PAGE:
Two Florida men charged with filing ballots in two states in the 2020 presidential election confessed to voter fraud, according to court records.
Barnes, 64, and Ketcik, 63, will be able to defer prosecution if they abide by the court-ordered requirements that State Attorney Bill Gladson set, according to pretrial intervention documents. The men will avoid further punishment if they complete 50 hours of community service, attend a 12-week adult civics class and meet regularly with a supervising officer, among a handful of other requirements.
“If you comply with these conditions during the period of deferred prosecution, no criminal prosecution concerning this charge will be instituted in this county,” Gladson wrote. “If the defendant violates the terms of this agreement, and this case is returned to the court’s docket, this document shall be admissible as an admission of guilt.”
Ketcik, a registered Republican, was among three Central Florida residents who had expressed support for former president Donald Trump before being arrested in December following reports that they cast more than one vote during the 2020 election, according to various Florida news media outlets. Barnes, who has no party affiliation, was arrested in January and faced similar charges. Both men were released from jail after paying a $2,000 bond. Neither man responded to efforts to reach them for comment.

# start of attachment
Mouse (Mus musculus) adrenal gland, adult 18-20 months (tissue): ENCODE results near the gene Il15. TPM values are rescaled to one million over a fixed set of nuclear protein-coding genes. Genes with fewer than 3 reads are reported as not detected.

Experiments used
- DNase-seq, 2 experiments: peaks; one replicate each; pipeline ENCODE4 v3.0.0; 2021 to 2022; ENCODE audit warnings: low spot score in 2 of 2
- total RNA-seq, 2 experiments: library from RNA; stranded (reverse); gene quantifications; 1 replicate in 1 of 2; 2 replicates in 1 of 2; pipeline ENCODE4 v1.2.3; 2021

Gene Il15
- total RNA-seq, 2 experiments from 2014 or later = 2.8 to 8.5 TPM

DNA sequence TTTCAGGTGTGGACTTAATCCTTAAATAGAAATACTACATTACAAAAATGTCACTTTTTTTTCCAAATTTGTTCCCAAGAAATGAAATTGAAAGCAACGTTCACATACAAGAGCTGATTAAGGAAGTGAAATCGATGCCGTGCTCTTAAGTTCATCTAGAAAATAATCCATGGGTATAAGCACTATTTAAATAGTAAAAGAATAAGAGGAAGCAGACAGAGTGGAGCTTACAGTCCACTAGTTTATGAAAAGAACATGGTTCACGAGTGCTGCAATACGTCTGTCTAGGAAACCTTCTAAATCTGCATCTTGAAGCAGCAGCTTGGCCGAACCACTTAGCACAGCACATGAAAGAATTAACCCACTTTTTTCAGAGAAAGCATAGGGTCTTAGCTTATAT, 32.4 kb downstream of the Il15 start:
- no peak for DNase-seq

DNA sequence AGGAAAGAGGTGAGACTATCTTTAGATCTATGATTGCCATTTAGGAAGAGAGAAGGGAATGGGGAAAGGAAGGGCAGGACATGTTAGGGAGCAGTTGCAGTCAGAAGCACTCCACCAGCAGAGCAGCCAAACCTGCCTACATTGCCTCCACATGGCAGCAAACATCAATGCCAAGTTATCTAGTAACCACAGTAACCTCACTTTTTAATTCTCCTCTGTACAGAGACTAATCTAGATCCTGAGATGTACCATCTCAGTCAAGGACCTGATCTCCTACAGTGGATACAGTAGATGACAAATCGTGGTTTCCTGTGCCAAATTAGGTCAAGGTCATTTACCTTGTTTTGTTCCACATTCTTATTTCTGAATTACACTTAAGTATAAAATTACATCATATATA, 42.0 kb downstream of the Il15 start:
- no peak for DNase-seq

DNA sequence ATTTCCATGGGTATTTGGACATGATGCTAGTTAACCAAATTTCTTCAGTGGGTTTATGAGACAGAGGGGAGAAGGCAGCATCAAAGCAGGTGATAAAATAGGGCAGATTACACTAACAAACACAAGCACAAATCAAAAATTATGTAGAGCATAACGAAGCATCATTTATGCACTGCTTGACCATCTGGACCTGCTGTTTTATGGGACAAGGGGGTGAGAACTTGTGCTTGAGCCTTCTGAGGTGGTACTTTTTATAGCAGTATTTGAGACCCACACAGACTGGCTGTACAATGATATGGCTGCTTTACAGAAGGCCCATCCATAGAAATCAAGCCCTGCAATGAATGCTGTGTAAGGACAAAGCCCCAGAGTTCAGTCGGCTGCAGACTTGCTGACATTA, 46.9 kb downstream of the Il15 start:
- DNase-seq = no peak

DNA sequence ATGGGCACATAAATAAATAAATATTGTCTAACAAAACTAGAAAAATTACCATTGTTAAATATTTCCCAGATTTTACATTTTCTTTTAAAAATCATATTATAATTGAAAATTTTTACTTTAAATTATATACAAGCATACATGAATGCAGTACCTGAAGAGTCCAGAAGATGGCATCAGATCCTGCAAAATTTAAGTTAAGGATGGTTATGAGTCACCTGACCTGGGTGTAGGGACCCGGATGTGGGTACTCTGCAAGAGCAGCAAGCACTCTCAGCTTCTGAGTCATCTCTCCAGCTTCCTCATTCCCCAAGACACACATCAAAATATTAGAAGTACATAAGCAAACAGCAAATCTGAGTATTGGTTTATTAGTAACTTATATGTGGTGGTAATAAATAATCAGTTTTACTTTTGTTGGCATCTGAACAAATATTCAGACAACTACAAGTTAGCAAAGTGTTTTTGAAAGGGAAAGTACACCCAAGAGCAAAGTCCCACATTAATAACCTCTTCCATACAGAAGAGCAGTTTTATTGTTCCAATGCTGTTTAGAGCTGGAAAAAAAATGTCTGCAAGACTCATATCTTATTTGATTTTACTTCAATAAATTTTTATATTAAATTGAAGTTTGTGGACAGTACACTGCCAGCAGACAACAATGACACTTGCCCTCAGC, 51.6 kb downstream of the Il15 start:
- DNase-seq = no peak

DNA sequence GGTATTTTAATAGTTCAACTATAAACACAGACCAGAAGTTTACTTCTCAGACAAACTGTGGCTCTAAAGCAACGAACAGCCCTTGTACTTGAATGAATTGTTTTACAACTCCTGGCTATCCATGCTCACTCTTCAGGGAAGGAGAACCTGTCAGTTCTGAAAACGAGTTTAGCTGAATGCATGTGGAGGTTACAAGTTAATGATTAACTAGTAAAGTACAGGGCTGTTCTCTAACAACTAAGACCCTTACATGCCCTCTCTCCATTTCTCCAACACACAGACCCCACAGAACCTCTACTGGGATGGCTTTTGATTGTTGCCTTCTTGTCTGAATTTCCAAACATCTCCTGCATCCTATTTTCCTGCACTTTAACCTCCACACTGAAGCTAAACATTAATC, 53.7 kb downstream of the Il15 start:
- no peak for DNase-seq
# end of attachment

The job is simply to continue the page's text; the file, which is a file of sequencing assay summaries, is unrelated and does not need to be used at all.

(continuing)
Ketcik voted by mail in Florida along with casting an absentee ballot in Michigan, prosecutors say. An arrest report shows that Barnes previously had an address in Connecticut.
According to the Florida Secretary of State’s office, Florida election officials referred 75 individuals to law enforcement agencies due to potential voter fraud in the 2020 election.
It is not a crime to be registered in more than one state, but it is unlawful to cast a ballot in multiple states. Florida Gov. Ron DeSantis (R) has spoken out against voter fraud — a crime that multiple reports have shown to be rare and proposed a new state office to investigate election fraud. The governor previously declined to respond to questions about whether he thinks the 2020 election was rigged. And more than a year after the 2020 election, Trump continues to make false claims that his loss to President Biden was the result of widespread voter fraud, allegations that have been debunked by numerous courts and state reviews.